How Protein Can Help You Resist Unhealthy Holiday Temptations

The holidays are a time to be around friends, family, and of course, food.  But many of our holiday treats and dishes can often be high in calories but low in the nutrients and vitamins our bodies need.  One way to resist unhealthy sweets and foods this season is to incorporate more protein into every meal and cut back on carbs and fat—you’ll feel more full, so you’ll eat less and cut down on snacking. Protein is important because it helps you build and maintain lean muscle mass; it’s the foundation for bones, muscles, skin, blood and connective tissue. The USDA recommends adults eat 5.5 to 6 ounces per day. (This varies, however, depending on age and activity level.)

Protein-rich foods such as meat, poultry, eggs, legumes and seeds also supply B vitamins, vitamin E, iron, zinc, and magnesium. So when you’re adding protein and cutting back on empty calories, you’re getting the benefit of extra nutrients your body needs.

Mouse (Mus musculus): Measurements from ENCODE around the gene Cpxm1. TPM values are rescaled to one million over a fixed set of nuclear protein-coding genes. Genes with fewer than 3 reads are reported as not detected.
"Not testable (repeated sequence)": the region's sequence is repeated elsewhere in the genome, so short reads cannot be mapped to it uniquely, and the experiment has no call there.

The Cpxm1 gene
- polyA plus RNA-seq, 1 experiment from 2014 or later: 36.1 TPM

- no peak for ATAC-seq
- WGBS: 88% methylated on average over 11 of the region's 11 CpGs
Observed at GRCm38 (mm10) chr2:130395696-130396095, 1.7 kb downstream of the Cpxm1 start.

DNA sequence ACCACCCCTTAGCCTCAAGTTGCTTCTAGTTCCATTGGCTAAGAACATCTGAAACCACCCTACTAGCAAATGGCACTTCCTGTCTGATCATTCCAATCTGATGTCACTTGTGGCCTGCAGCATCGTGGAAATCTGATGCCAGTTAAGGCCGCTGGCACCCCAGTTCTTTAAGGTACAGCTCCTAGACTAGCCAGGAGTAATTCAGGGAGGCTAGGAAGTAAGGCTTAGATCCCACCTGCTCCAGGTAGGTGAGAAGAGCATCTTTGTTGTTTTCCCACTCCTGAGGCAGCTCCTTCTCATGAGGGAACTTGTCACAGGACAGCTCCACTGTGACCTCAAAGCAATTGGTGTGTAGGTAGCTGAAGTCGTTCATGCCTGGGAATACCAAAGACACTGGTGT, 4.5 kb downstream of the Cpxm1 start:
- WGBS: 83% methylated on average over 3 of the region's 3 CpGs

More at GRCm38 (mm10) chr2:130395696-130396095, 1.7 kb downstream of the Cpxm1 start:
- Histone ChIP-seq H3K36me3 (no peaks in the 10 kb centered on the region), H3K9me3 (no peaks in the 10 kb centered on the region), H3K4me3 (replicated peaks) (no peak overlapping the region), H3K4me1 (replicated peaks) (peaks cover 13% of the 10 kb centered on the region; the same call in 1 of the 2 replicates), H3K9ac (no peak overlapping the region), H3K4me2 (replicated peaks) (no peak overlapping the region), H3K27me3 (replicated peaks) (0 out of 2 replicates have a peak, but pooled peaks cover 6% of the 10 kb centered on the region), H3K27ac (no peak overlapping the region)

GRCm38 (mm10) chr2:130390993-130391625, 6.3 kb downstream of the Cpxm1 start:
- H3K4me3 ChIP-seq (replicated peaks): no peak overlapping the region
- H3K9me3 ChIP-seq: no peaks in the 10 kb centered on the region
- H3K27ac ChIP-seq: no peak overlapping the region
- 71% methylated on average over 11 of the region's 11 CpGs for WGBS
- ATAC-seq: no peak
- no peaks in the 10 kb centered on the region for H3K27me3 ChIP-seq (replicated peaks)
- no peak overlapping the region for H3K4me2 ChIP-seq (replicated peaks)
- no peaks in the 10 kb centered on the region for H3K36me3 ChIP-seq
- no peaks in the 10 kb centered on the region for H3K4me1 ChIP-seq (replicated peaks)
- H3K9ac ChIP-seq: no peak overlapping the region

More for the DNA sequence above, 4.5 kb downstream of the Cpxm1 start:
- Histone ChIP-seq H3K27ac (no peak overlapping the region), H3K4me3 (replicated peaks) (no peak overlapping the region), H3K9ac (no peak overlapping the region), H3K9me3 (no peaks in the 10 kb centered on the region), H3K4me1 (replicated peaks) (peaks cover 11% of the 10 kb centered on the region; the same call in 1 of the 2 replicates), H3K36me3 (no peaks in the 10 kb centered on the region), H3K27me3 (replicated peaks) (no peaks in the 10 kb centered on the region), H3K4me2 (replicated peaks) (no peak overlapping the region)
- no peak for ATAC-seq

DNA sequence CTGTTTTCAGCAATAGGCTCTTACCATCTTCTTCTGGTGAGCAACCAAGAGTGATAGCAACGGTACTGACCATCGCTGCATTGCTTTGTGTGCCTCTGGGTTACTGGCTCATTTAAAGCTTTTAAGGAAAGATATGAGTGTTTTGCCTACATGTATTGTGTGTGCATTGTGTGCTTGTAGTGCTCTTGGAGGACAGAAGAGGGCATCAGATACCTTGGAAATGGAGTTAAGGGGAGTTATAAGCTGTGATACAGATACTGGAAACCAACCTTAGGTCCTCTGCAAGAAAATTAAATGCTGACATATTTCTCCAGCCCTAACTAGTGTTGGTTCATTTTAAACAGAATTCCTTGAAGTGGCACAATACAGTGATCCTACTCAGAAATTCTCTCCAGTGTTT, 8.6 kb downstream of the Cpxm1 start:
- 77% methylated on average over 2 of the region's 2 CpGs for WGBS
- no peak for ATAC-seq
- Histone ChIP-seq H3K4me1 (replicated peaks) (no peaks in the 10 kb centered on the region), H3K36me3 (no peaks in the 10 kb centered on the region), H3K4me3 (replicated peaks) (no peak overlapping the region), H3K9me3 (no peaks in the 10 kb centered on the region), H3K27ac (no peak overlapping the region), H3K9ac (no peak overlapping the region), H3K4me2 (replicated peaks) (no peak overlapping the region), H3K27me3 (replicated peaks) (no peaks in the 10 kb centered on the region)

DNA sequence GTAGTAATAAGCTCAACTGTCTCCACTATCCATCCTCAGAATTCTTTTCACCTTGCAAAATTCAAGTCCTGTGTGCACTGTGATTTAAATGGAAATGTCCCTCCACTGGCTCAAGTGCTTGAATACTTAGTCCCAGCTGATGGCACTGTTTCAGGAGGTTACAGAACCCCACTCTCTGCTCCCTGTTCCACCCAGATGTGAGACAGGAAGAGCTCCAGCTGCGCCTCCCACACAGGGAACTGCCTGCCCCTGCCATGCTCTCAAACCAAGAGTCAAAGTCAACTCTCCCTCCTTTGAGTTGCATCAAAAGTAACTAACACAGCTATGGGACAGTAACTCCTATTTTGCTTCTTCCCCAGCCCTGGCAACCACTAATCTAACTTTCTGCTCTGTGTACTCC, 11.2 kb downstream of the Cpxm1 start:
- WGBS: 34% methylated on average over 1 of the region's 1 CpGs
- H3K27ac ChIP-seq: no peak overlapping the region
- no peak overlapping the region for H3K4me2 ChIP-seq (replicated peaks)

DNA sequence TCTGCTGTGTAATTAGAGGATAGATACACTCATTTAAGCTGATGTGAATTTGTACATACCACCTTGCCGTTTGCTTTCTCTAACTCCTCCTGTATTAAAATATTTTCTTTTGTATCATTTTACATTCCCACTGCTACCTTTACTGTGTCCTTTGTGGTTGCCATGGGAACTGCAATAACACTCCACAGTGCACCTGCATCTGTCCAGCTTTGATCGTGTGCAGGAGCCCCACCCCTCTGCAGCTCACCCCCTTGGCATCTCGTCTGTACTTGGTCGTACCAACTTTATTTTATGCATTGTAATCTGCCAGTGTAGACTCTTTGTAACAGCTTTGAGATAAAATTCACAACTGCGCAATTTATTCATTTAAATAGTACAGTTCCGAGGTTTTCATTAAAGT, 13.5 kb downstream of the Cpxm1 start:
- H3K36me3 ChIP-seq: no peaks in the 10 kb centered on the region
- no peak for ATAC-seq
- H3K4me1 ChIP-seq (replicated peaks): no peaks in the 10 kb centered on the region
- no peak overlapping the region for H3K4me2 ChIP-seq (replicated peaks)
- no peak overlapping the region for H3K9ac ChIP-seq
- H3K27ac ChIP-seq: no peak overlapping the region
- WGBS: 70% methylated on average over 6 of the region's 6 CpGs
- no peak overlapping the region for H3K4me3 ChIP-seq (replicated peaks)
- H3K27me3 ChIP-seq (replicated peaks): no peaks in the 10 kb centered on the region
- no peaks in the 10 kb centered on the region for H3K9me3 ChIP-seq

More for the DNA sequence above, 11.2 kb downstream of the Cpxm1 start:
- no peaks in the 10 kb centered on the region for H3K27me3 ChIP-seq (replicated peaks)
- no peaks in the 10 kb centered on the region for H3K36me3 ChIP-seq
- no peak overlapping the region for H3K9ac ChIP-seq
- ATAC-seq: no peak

Here are some ways to swap in protein as you navigate all the holiday temptations:

You don’t have to completely avoid your favorite holiday foods. One trick is to skip the foods you can eat year-round like chocolate chip cookies and taste the special treats you can only get this time of year like gingerbread. And don’t forget to keep up (or begin!) your exercise routine – you’ll not only feel better, but you’ll look great in your holiday best.

Susan Bowerman, M.S., RD, CSSD, CSOWM, FAND –Sr.Director, Worldwide Nutrition Education and Training

Susan BowermanM.S., RD, CSSD, CSOWM, FAND – Sr. Director, Worldwide Nutrition Education and Training

Susan Bowerman earned a B.S. in biology with distinction from the University of Colorado, and received her M.S. in food science and nutrition from Colorado State University. She is a registered dietitian, holds two board certifications from the Academy of Nutrition and Dietetics as a certified specialist in sports dietetics, and a certified specialist in obesity and weight management, and is a Fellow of the Academy.